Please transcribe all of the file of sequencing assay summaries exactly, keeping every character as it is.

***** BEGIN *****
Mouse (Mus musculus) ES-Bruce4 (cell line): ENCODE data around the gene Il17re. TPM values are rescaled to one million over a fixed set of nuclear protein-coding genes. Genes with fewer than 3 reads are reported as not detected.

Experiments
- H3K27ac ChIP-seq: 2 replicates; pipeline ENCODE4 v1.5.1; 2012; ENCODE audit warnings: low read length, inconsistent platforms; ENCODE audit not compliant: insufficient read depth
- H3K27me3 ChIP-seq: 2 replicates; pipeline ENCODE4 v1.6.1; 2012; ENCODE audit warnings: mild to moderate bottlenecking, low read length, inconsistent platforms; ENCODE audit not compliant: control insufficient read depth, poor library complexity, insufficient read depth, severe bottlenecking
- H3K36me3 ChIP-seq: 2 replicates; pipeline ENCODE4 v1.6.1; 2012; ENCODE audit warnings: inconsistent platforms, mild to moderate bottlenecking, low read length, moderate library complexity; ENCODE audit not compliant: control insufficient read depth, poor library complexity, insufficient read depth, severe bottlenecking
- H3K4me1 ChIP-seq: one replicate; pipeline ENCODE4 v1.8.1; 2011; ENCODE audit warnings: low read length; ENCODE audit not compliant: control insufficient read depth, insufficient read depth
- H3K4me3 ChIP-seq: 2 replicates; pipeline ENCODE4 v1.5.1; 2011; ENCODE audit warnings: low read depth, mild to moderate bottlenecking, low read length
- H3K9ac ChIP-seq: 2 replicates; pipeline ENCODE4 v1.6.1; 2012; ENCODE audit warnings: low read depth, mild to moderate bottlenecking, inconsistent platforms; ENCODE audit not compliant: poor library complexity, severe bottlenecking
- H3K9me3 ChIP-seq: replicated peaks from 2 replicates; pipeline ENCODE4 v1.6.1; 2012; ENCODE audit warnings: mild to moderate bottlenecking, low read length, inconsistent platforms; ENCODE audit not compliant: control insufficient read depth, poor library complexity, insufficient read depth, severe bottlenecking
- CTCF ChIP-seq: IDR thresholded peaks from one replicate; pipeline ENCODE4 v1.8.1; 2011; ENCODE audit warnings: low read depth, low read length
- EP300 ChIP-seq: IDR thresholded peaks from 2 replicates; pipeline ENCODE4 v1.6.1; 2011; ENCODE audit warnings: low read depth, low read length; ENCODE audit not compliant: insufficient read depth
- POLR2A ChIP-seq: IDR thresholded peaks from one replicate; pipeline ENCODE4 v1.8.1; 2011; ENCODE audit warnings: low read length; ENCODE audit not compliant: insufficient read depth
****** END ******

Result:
Mouse (Mus musculus) ES-Bruce4 (cell line): ENCODE data around the gene Il17re. TPM values are rescaled to one million over a fixed set of nuclear protein-coding genes. Genes with fewer than 3 reads are reported as not detected.

Experiments
- H3K27ac ChIP-seq: 2 replicates; pipeline ENCODE4 v1.5.1; 2012; ENCODE audit warnings: low read length, inconsistent platforms; ENCODE audit not compliant: insufficient read depth
- H3K27me3 ChIP-seq: 2 replicates; pipeline ENCODE4 v1.6.1; 2012; ENCODE audit warnings: mild to moderate bottlenecking, low read length, inconsistent platforms; ENCODE audit not compliant: control insufficient read depth, poor library complexity, insufficient read depth, severe bottlenecking
- H3K36me3 ChIP-seq: 2 replicates; pipeline ENCODE4 v1.6.1; 2012; ENCODE audit warnings: inconsistent platforms, mild to moderate bottlenecking, low read length, moderate library complexity; ENCODE audit not compliant: control insufficient read depth, poor library complexity, insufficient read depth, severe bottlenecking
- H3K4me1 ChIP-seq: one replicate; pipeline ENCODE4 v1.8.1; 2011; ENCODE audit warnings: low read length; ENCODE audit not compliant: control insufficient read depth, insufficient read depth
- H3K4me3 ChIP-seq: 2 replicates; pipeline ENCODE4 v1.5.1; 2011; ENCODE audit warnings: low read depth, mild to moderate bottlenecking, low read length
- H3K9ac ChIP-seq: 2 replicates; pipeline ENCODE4 v1.6.1; 2012; ENCODE audit warnings: low read depth, mild to moderate bottlenecking, inconsistent platforms; ENCODE audit not compliant: poor library complexity, severe bottlenecking
- H3K9me3 ChIP-seq: replicated peaks from 2 replicates; pipeline ENCODE4 v1.6.1; 2012; ENCODE audit warnings: mild to moderate bottlenecking, low read length, inconsistent platforms; ENCODE audit not compliant: control insufficient read depth, poor library complexity, insufficient read depth, severe bottlenecking
- CTCF ChIP-seq: IDR thresholded peaks from one replicate; pipeline ENCODE4 v1.8.1; 2011; ENCODE audit warnings: low read depth, low read length
- EP300 ChIP-seq: IDR thresholded peaks from 2 replicates; pipeline ENCODE4 v1.6.1; 2011; ENCODE audit warnings: low read depth, low read length; ENCODE audit not compliant: insufficient read depth
- POLR2A ChIP-seq: IDR thresholded peaks from one replicate; pipeline ENCODE4 v1.8.1; 2011; ENCODE audit warnings: low read length; ENCODE audit not compliant: insufficient read depth